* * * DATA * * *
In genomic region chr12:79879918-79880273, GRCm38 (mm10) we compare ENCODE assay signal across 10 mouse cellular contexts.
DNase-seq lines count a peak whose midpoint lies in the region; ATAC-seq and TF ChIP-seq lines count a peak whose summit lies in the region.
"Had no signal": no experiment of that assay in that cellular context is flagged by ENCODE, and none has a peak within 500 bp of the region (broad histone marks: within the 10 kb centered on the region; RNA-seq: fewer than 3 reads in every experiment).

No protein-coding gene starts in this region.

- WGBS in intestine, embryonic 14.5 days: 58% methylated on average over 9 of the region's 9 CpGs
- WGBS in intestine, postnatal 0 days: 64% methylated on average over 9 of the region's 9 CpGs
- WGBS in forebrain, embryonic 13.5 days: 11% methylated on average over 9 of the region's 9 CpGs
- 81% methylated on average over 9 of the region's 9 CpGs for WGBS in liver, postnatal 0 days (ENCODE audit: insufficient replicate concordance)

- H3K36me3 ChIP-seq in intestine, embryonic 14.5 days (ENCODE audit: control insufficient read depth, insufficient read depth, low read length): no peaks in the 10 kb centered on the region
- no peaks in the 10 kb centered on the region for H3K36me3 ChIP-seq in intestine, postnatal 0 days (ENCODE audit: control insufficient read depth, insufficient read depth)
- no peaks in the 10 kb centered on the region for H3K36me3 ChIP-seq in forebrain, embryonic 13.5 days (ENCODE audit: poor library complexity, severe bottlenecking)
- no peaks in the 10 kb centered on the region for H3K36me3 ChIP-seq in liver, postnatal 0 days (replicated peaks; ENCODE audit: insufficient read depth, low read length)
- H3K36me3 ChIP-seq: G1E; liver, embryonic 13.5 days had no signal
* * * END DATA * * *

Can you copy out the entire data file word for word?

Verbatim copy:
In genomic region chr12:79879918-79880273, GRCm38 (mm10) we compare ENCODE assay signal across 10 mouse cellular contexts.
DNase-seq lines count a peak whose midpoint lies in the region; ATAC-seq and TF ChIP-seq lines count a peak whose summit lies in the region.
"Had no signal": no experiment of that assay in that cellular context is flagged by ENCODE, and none has a peak within 500 bp of the region (broad histone marks: within the 10 kb centered on the region; RNA-seq: fewer than 3 reads in every experiment).

No protein-coding gene starts in this region.

- WGBS in intestine, embryonic 14.5 days: 58% methylated on average over 9 of the region's 9 CpGs
- WGBS in intestine, postnatal 0 days: 64% methylated on average over 9 of the region's 9 CpGs
- WGBS in forebrain, embryonic 13.5 days: 11% methylated on average over 9 of the region's 9 CpGs
- 81% methylated on average over 9 of the region's 9 CpGs for WGBS in liver, postnatal 0 days (ENCODE audit: insufficient replicate concordance)

- H3K36me3 ChIP-seq in intestine, embryonic 14.5 days (ENCODE audit: control insufficient read depth, insufficient read depth, low read length): no peaks in the 10 kb centered on the region
- no peaks in the 10 kb centered on the region for H3K36me3 ChIP-seq in intestine, postnatal 0 days (ENCODE audit: control insufficient read depth, insufficient read depth)
- no peaks in the 10 kb centered on the region for H3K36me3 ChIP-seq in forebrain, embryonic 13.5 days (ENCODE audit: poor library complexity, severe bottlenecking)
- no peaks in the 10 kb centered on the region for H3K36me3 ChIP-seq in liver, postnatal 0 days (replicated peaks; ENCODE audit: insufficient read depth, low read length)
- H3K36me3 ChIP-seq: G1E; liver, embryonic 13.5 days had no signal